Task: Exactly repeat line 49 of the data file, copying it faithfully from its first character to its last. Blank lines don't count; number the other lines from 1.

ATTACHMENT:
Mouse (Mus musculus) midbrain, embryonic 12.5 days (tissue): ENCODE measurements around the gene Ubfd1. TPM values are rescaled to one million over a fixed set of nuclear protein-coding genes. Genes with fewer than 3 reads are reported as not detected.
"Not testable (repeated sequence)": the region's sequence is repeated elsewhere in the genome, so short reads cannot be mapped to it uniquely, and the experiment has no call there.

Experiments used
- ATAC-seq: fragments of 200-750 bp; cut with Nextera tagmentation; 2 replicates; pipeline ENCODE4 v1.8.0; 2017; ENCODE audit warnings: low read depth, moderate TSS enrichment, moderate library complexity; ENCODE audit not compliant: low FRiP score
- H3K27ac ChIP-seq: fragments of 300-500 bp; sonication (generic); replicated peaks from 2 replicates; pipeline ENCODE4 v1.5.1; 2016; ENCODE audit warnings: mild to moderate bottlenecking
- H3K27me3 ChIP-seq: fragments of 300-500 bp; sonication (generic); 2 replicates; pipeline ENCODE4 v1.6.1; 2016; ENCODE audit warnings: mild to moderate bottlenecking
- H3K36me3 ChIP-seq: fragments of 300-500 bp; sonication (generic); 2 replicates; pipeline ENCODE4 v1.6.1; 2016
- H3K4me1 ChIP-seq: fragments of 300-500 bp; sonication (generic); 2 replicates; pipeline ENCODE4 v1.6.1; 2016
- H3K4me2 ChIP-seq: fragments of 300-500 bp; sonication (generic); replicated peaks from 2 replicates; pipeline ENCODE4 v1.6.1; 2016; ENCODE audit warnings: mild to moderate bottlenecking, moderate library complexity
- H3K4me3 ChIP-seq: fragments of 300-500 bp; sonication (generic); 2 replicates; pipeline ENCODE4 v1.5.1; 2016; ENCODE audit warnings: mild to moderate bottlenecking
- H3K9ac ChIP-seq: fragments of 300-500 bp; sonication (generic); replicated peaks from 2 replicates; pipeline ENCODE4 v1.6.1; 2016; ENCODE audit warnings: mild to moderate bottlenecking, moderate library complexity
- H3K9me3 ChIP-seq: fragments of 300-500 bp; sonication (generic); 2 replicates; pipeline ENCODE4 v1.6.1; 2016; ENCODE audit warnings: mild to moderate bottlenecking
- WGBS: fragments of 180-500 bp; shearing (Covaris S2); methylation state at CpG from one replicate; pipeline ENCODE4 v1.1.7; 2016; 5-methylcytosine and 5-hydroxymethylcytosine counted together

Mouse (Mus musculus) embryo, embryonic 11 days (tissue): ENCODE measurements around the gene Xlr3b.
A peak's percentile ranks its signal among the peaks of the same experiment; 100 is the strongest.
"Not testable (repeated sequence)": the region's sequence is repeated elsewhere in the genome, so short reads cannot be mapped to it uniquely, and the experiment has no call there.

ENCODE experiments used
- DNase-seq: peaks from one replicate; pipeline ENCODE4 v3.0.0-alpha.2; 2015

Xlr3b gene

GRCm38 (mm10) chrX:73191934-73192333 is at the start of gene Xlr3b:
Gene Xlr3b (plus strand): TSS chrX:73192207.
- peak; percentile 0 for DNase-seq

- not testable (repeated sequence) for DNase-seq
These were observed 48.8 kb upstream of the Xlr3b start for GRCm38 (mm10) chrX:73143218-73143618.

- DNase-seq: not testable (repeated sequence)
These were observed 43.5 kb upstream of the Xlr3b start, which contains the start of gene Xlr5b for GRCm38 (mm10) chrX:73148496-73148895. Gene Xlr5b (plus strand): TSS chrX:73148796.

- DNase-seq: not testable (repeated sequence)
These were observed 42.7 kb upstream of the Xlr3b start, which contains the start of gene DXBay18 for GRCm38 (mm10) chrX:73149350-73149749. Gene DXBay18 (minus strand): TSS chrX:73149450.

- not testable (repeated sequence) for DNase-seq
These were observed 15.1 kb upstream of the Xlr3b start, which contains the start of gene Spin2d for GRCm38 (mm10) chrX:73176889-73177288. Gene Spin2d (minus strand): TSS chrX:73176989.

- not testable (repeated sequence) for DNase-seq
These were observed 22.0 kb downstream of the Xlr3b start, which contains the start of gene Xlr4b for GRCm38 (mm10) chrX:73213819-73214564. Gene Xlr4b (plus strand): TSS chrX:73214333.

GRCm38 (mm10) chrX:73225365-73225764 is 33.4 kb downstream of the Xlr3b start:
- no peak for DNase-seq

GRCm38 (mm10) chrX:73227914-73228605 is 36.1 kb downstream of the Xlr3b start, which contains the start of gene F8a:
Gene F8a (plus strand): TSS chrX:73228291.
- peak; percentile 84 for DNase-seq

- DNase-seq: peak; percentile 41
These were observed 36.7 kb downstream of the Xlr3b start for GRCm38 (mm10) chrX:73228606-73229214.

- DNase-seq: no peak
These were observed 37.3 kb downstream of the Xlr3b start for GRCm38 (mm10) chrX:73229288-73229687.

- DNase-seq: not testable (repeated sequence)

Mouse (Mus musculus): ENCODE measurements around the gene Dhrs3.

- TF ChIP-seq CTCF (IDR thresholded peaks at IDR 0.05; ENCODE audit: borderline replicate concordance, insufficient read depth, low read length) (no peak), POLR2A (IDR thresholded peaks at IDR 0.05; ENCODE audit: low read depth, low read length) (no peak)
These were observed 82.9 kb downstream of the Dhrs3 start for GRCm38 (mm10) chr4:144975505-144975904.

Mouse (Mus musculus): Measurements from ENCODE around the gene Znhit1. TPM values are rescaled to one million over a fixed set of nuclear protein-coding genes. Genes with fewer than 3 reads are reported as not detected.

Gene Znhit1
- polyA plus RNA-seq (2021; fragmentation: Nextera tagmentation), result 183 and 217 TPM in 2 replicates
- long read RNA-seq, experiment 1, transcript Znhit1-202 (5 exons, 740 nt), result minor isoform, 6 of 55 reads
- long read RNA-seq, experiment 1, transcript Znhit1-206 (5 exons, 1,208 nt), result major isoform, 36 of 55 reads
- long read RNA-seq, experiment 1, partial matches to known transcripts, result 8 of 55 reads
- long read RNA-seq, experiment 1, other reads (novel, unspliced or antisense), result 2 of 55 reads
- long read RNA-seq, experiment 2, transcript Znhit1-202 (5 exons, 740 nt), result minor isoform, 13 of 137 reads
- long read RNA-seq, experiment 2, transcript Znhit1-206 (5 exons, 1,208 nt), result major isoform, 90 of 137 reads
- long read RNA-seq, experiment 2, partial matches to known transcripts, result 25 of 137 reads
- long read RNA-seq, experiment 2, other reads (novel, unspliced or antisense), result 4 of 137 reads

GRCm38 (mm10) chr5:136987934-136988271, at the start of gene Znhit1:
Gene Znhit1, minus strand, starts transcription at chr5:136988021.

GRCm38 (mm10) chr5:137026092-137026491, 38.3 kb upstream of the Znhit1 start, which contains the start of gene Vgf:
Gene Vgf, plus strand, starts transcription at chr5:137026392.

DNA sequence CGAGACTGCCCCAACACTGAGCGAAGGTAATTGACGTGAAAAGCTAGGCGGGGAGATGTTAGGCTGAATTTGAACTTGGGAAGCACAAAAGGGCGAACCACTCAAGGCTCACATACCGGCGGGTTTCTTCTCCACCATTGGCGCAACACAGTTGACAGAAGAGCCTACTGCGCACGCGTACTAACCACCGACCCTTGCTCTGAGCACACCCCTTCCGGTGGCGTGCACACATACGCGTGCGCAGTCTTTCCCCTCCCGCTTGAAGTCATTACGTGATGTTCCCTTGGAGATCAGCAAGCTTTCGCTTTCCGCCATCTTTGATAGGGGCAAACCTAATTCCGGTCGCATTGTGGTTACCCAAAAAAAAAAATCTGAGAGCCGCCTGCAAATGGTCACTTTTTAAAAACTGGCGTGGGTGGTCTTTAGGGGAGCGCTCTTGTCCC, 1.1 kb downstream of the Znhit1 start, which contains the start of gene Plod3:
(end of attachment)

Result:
- long read RNA-seq, experiment 1, transcript Znhit1-202 (5 exons, 740 nt), result minor isoform, 6 of 55 reads